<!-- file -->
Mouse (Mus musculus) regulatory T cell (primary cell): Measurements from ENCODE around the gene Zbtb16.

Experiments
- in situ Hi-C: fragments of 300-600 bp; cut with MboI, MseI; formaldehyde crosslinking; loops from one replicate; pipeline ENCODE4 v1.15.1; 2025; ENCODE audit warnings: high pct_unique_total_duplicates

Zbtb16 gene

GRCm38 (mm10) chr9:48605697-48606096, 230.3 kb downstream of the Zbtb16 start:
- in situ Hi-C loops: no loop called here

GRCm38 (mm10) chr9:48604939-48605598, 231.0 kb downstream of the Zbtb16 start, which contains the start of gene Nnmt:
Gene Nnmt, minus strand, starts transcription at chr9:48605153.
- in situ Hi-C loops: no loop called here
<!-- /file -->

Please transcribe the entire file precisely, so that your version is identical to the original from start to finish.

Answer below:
Mouse (Mus musculus) regulatory T cell (primary cell): Measurements from ENCODE around the gene Zbtb16.

Experiments
- in situ Hi-C: fragments of 300-600 bp; cut with MboI, MseI; formaldehyde crosslinking; loops from one replicate; pipeline ENCODE4 v1.15.1; 2025; ENCODE audit warnings: high pct_unique_total_duplicates

Zbtb16 gene

GRCm38 (mm10) chr9:48605697-48606096, 230.3 kb downstream of the Zbtb16 start:
- in situ Hi-C loops: no loop called here

GRCm38 (mm10) chr9:48604939-48605598, 231.0 kb downstream of the Zbtb16 start, which contains the start of gene Nnmt:
Gene Nnmt, minus strand, starts transcription at chr9:48605153.
- in situ Hi-C loops: no loop called here